Canada will hold back the first batch of 300,000 Johnson & Johnson COVID-19 vaccines after learning of a “drug substance” found in the batch, the agency confirmed Friday.
According to the agency, the substance was a component of the AstraZeneca COVID-19 vaccine, and was found in the batch of J&J vaccines created in the same Baltimore plant where a separate batch of AstraZeneca shots were earlier found to be spoiled
In a statement Friday, the health agency said it was working with Janssen and the U.S. Food & Drug Administration (FDA) to assess the vaccines and they would only be released once they were deemed to be safe.
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The agency also maintained confidence that the 1.5 million AstraZeneca vaccines also delivered to Canada from that plant in late March were still safe and met “quality specifications.”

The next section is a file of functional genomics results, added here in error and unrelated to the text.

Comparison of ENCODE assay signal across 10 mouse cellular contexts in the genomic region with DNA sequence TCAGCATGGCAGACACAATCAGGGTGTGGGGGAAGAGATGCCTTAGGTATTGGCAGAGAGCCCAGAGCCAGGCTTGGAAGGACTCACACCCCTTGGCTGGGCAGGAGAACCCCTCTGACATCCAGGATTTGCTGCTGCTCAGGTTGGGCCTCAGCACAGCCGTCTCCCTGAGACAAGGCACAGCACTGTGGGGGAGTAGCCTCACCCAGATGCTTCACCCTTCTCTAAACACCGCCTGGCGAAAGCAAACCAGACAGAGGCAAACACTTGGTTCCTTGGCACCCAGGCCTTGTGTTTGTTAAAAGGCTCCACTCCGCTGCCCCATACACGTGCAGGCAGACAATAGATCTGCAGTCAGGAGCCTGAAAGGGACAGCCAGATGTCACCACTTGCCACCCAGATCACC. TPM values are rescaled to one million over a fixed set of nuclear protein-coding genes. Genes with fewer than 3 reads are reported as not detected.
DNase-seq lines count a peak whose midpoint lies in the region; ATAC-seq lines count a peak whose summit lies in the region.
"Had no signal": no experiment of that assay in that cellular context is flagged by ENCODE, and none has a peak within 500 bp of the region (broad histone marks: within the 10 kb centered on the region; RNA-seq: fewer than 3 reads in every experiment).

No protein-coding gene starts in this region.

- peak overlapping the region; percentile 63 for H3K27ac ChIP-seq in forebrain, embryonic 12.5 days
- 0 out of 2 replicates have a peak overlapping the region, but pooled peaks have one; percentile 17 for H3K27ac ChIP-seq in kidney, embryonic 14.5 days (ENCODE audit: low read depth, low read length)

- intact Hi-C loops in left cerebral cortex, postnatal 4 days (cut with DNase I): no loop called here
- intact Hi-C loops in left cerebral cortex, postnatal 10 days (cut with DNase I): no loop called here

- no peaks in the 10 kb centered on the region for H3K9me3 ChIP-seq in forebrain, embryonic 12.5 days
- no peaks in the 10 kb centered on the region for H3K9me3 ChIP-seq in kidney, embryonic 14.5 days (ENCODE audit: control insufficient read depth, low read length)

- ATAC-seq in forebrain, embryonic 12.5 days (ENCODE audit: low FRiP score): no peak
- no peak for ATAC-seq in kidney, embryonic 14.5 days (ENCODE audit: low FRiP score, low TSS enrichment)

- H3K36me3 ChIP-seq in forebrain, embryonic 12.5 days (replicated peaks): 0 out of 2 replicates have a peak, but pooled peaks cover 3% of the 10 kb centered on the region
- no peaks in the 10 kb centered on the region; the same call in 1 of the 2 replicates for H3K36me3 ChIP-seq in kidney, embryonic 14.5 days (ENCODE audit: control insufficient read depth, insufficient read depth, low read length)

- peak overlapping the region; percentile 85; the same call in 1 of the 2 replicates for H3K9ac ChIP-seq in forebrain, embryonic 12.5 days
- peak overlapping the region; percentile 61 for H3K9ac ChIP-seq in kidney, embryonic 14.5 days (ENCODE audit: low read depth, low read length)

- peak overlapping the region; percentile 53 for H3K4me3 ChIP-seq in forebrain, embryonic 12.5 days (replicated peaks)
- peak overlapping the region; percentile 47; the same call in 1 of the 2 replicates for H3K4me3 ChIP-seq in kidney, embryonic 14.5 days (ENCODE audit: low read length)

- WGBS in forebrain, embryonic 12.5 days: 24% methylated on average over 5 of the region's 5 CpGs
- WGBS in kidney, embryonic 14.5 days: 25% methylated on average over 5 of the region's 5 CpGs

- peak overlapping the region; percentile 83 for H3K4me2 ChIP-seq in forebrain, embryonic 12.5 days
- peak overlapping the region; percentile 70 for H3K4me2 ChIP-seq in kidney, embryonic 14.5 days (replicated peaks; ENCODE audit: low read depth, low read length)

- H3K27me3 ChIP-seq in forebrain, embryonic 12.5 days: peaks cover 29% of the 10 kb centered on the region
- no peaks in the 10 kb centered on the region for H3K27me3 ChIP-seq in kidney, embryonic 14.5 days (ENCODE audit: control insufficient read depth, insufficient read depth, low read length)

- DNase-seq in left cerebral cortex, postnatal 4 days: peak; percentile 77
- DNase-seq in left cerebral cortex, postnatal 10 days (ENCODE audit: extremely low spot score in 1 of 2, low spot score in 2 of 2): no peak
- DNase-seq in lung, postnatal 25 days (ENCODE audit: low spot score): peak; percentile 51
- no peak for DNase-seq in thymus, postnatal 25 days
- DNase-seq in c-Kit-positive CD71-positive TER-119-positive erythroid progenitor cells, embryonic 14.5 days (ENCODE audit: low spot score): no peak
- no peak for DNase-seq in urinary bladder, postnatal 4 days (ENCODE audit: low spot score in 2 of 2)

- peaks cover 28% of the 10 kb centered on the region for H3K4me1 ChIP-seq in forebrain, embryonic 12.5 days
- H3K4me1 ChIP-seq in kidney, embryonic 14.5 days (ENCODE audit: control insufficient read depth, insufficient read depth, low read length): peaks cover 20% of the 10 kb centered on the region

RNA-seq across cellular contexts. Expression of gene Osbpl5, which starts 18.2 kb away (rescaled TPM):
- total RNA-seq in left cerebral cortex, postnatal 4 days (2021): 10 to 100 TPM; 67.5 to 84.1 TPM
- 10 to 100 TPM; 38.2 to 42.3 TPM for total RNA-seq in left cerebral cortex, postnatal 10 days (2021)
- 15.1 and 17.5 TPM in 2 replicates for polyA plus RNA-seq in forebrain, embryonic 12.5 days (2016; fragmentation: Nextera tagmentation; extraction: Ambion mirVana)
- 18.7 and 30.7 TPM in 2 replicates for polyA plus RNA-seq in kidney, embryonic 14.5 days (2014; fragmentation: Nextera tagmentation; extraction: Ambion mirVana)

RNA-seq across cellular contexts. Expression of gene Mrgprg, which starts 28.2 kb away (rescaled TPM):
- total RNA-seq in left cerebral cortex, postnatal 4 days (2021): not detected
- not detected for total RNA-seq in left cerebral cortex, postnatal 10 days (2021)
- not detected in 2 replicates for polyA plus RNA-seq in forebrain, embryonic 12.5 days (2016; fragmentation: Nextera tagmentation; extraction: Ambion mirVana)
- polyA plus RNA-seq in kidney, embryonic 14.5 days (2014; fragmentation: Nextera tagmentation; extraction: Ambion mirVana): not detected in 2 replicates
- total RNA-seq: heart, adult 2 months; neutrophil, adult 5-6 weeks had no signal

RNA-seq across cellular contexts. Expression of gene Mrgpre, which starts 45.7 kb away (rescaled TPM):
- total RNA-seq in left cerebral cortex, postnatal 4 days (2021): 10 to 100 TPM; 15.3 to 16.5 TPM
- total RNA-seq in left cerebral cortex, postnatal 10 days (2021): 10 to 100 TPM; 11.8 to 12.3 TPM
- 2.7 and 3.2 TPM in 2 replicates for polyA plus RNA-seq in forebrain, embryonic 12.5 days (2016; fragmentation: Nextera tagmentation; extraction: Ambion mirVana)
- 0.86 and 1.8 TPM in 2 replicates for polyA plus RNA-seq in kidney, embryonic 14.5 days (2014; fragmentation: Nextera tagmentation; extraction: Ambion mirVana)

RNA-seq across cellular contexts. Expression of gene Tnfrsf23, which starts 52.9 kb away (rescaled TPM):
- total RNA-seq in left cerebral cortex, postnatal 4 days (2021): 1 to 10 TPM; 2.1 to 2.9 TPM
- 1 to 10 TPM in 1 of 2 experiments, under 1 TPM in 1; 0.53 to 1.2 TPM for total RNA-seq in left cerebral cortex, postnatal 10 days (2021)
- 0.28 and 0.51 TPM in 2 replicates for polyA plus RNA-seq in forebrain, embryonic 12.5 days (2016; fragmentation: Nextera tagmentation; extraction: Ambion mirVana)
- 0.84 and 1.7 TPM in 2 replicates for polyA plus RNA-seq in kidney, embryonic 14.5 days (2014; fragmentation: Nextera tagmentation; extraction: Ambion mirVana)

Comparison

“Since issuing our statement [on AstraZeneca], Health Canada has learned that a drug substance produced at the Emergent site was used in the manufacturing of the initial Janssen vaccines received on April 28 and intended for use in Canada,” read the statement.
“The drug substance is the active ingredient that undergoes further processing before becoming the final product (i.e., the vaccine). The final Janssen vaccines were manufactured at a different site located outside of the U.S.”
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